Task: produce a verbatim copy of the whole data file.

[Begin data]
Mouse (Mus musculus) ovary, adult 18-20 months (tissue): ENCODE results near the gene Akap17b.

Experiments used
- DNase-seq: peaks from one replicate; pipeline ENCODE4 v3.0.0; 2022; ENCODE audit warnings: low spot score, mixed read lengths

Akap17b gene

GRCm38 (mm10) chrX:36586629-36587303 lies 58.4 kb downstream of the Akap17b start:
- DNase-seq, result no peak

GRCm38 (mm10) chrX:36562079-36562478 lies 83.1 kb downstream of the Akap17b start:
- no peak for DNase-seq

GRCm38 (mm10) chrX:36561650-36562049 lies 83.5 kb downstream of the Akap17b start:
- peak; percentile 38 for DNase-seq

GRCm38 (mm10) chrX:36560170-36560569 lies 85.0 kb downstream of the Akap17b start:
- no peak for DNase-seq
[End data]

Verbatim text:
Mouse (Mus musculus) ovary, adult 18-20 months (tissue): ENCODE results near the gene Akap17b.

Experiments used
- DNase-seq: peaks from one replicate; pipeline ENCODE4 v3.0.0; 2022; ENCODE audit warnings: low spot score, mixed read lengths

Akap17b gene

GRCm38 (mm10) chrX:36586629-36587303 lies 58.4 kb downstream of the Akap17b start:
- DNase-seq, result no peak

GRCm38 (mm10) chrX:36562079-36562478 lies 83.1 kb downstream of the Akap17b start:
- no peak for DNase-seq

GRCm38 (mm10) chrX:36561650-36562049 lies 83.5 kb downstream of the Akap17b start:
- peak; percentile 38 for DNase-seq

GRCm38 (mm10) chrX:36560170-36560569 lies 85.0 kb downstream of the Akap17b start:
- no peak for DNase-seq